Canadian Musician - May / June 2018 - Page 44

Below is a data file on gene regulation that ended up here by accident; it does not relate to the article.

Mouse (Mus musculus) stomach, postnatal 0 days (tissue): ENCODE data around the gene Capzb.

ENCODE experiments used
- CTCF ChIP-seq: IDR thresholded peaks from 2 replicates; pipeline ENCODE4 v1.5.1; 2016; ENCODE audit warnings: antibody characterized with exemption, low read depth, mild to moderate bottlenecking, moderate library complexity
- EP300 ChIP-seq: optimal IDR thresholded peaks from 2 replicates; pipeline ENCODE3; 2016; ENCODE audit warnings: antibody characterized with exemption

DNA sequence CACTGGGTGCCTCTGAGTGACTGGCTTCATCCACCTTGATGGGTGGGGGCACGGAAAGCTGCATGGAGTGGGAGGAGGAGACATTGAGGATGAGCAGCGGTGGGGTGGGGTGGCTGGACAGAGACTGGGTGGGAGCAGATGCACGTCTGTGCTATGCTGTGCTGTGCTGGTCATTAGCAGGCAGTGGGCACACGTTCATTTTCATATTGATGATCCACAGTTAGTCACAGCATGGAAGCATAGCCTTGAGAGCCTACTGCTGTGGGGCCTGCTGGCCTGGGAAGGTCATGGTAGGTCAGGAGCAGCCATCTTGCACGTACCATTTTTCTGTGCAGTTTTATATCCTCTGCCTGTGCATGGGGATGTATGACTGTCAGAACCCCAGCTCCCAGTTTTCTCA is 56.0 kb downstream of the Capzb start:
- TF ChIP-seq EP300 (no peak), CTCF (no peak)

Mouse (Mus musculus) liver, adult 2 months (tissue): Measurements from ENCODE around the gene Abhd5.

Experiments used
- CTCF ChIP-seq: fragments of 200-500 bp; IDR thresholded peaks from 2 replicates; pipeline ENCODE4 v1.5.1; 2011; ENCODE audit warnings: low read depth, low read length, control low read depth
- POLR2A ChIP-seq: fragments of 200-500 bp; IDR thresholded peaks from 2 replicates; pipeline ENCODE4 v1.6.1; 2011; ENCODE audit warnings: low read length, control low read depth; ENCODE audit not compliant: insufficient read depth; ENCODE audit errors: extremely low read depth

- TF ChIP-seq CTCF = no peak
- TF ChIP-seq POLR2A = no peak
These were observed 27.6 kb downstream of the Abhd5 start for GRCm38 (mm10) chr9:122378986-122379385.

MTL04 Teen Spirit” music video, Jack and Meg White’s red-and-white, are-they-siblings-or-married aesthetic. For the Montreal scene, that iconic moment was the day Spin magazine’s February 2005 issue hit newsstands. Headlined “The Next Big Scene,” the five- page spread touted a forebearer (Godspeed You! Black Emperor), the usual rock suspects (Arcade Fire, The Dears, Sam Roberts, Stars), a DJ (Kid Koala), and a few acts that history will likely label also-rans. The magazine even drew a handy map of the small stretch of St-Laurent Blvd., previously best-known internationally for famed smoked meat joint Schwartz’s, where much of the mu- sical activity was taking place – clubs like Cafe Campus and Casa Del Popolo and hangouts like the still-popular Bifteck and now-defunct Korova (now home to a pinball arcade). The article conveyed the excitement of the time – wander into a venue and hear the next big thing! Grab a cheap beer and bowl of free Wolf Parade popcorn at Bifteck and maybe you’ll catch a glimpse of one of The Unicorns buying The Stills a drink! “I thought that was a pretty good representation of the Mon- treal scene,” says Boeckner. “It was very chaotic and there was a lot of booze and everybody was pretty friendly.” But the scene was more fractured than it appeared. Over time, the popular conception of Montreal’s indie music has been seen in Arcade Fire-ian terms: bombastic songwriting, orchestral instrumentation, a focus on mood and atmosphere over conventional hooks and pop songcraft. “I always felt there was definitely a divide between the upper-middle class Toronto people who moved here to do indie rock Menno Versteeg. “One Pop Montreal, we rent- and then the B.C. people. It seemed segregat- ed out this apartment and threw a three-day ed in a lot of ways,” Boeckner offers. “In cultural party with 12 kegs. We had free nachos for history, hindsight has a way of blending every- everyone and we got all these bands to play. thing together into a coherent narrative, but It was the kind of thing you couldn’t really for us, we still get tagged with this orchestral do. I couldn’t see that working in downtown mid-2000s rock thing, but if you look at it Toronto.” objectively, we were never really like that.” As Lightburn explains, by the time the Music scenes are the result of slow builds. world was paying attention, the bands were Socioeconomic factors that go back decades touring too much to form any real bonds, combine with geography, weather, and a social or musical. While he and his bandmates thousand other things to make the conditions developed friendships with some other groups necessary for an artistic scene. But for the like Stars, he points out that he mostly learned average music fan, picking apart the catalysts about what was happening in the city by pe- that made the British Invasion happen is rusing magazines in airports while on the road. boring. The scenes, in all their complexity, will “We missed so much,” he says. “You would get boiled down to a few iconic moments or hear about a band and you’d have no idea images: The Beatles playing Ed Sullivan for the they were from Montreal, like Wolf Parade. I first time, the opening shots of the “Smells Like didn’t know they were from Montreal until mid-‘90s, the scene was extremely different from what it is now. For example, musically, a lot of it was much more stripped down.” With few record labels of much note for Anglophone artists, home recording not yet affordable to anyone with a MacBook, the scene revolved around the few non-pay- to-play venues that hired original bands and people running small recording facilities. Lightburn points to Howard Bilerman, a Grammy-winning engineer and producer and one-time drummer for Arcade Fire, as one of those figures. Bilerman would go on to found Hotel2Tango, a studio that’s played host to everyone from Hey Rosetta! to King Khan to Owen Pallett. Besnard Lakes, were helping bands get their sound together. If people went to New York or Toronto as mercenaries to get noticed, the ones who came to Montreal ended up making it their true home. “I think what really emerged at that time, which is maybe the uniting force is these artists and people in the music industry is, in- stead of, ‘I’m going to get successful and move to New York or L.A.,’ it was like, ‘I’m going to have a little success and like Jace Lasek of the Besnard Lakes, I’m going to open Breakglass,” says Seligman. With studios, venues, and jam spaces opening up, it created a sort of creative loop. Newer bands like Hollerado, which formed in the Ottawa subu ɉ̰ѕȁչ)Ёɝѥ́A5ɕ+q%Ё݅́Ё፥ѥ%Ё݅́፥д)Ѽ䁵ͥѡɔЁѡȁ̰)Ѽ̳͡t́ͅ!Ʌɽѵ+qQɔݕɔ܁ɽչt)ɕ́1щɸq%Ёх́)ȁɱɕɑ̰$ݽձѼ)!݅ɐ ɵéՑݡЁ݅)ѥ5AMչ́$ݽձ)ɕɐѡɔѡ'eոЁ䁅)ݽձȁѼЁݽɬЁѡՑѼ)䁽ѡɕЁ䁉MЁѡЁ)՝ѡt)]Ёѡ䁱ѡɽ)̰Ёյѥ=ѡ)5ɕé͡фͤ)́ɅЁչѥ̰ѡAѕ)ɡ݅́ѕɽѥٕՕ) ̈́Aݹ)ͥЁ5ɼA镹є)͔I)ɵɱ䁥ɥȁɍե̸)ͥ!ѕQѥ́ ɕ)́MՑ̰ݹ)1͕ѡ(Ѓ 8$84TL$ $8